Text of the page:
The Linguist

The Linguist 58,5 - October/November 2019

The Linguist is a languages magazine for professional linguists, translators, interpreters, language professionals, language teachers, trainers, students and academics with articles on translation, interpreting, business, government, technology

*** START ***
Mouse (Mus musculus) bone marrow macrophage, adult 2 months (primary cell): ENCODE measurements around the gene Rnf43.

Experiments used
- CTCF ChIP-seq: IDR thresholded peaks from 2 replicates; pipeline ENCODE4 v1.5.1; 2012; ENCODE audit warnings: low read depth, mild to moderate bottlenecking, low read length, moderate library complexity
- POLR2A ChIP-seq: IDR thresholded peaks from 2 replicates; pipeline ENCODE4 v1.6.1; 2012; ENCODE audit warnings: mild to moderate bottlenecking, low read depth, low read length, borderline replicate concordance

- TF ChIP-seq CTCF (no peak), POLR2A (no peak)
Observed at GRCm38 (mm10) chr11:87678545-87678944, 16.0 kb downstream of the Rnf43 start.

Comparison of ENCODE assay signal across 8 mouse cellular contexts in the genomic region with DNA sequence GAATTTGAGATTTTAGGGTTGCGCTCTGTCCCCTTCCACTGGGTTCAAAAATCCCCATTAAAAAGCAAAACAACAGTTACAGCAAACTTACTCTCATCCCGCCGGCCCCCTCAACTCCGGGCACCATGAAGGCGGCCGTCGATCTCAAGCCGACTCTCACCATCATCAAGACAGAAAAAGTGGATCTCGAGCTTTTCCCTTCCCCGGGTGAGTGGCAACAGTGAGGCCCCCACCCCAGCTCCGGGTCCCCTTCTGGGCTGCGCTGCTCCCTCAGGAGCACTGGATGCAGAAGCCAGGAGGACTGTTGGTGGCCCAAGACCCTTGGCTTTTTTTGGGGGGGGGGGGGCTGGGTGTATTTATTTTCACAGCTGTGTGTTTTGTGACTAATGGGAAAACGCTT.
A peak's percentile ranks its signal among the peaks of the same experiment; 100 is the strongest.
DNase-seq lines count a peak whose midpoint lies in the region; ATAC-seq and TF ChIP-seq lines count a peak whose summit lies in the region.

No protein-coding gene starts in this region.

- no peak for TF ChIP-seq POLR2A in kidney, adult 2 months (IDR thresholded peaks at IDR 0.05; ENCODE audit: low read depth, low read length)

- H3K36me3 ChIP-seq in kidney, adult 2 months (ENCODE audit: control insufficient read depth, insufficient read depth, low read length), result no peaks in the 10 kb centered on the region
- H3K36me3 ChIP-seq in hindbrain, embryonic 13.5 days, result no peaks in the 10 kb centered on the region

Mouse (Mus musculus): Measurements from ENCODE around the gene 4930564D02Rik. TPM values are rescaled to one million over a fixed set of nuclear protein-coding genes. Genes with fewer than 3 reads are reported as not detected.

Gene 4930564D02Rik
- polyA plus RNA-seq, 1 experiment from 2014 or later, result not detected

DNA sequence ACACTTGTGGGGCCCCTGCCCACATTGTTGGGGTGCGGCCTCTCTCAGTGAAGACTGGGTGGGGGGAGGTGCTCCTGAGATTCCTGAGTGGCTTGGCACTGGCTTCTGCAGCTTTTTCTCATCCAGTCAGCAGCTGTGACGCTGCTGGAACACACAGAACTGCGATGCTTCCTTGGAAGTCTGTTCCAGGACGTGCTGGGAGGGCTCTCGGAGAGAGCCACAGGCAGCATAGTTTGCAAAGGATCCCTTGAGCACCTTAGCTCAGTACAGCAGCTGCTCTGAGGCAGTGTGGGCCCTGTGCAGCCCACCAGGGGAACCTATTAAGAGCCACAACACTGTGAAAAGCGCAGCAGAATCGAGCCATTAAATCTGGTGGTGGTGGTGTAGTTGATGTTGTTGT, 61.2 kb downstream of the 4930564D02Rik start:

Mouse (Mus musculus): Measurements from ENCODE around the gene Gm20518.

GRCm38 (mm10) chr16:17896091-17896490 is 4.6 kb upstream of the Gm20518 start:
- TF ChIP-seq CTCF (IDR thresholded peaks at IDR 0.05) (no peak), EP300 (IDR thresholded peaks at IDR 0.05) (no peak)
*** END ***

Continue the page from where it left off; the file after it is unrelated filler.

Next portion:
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22 The Linguist Vol/58 No/5 2019 FEATURES Exploring the secrets of life through words: Anvita Abbi on the art of compiling a dictionary of a dying language A large portion of language documentation (be it of a thriving language or of a dying language) involves compiling lexicons and making interactive dictionaries with sound files and pictures. Writing a dictionary for a dying or moribund language is a real challenge in terms of content and methodology. The objectives are larger than creating a database of definitions, warranting a comprehensive account of the indigenous knowledge system and the world view of its speakers. It was in this context that I approached the preparation of a multilingual, interactive Dictionary of the Great Andamanese Language, 1 as part of project VOGA. 2 The challenges of preparing a dictionary of a moribund language vary from excessive variation among speakers, inconsistencies in grammatical structures, the inability to verify data, erratic conversational structure, a decreasing use of the language in varying domains, and the loss of several registers. One factor that helps linguists and lexicographers to attain their goal is the wish of community members to see in print what is lost to them, or quickly becoming lost. They are interested in recording the names of objects and events more than documenting grammar, perhaps because fluency declines as a language starts its journey towards extinction. Hence, it may be difficult to elicit sentences and discourse patterns in a dying language, but comparatively easy to establish the names of various referents, primarily those belonging to the surrounding environment. The Great Andamanese people are the remnants of the first migration from Africa that took place 70,000 years ago. The very first settlers of Southeast Asia, the hunter- gatherer community lives in isolation in the Great Andaman archipelago, having no contact with the outside world until the British turned the islands into a penal colony (known as kaalaa paanii) in 1858. Their language, Present-day Great Andamanese (PGA), is a mix of four northern varieties of Great Andamanese languages: Jeru, Khora, Bo and Sare. The family of languages was once spoken by the ten tribes living on the north, south and middle islands, but now only five semi-speakers are left. Living on the tiny Strait Island, 54km from the capital Port Blair, they use the local variety of Hindi in daily life. The approaching loss of traditional environmental knowledge makes some elders open to documenting their knowledge system. I have often heard Great Andamanese elders say: "Our children do not know all that we know. I wish they had all the wisdom we and our forefathers had." The community was willing to give detailed information about objects in the jungle and birds of the forest. The only method for obtaining natural data is having access to the ecological environment. The techniques for dealing with flora and fauna differ, as the former can be accessed and viewed easily while the latter has to be made available through pictures. It is of great help if investigators equip and familiarise themselves with the endemic and migratory birds of the area and collect pictures of each in advance. This picture book can be used for the elicitation and verification of data, especially as speakers can be expected to give two or more names for the same bird. The significance of birds Elicitation should not be confined to names alone but should extend to whatever information locals can provide about the birds. 3 This may include aspects such as habits, habitats, nesting behaviour, food, breeding, migratory status, body parts, use in hunting, cultural relevance, and role in augury, beliefs and mythology. The investigator can later correlate these with the known observed ornithological aspects of the species. This will Making of a dictionary <

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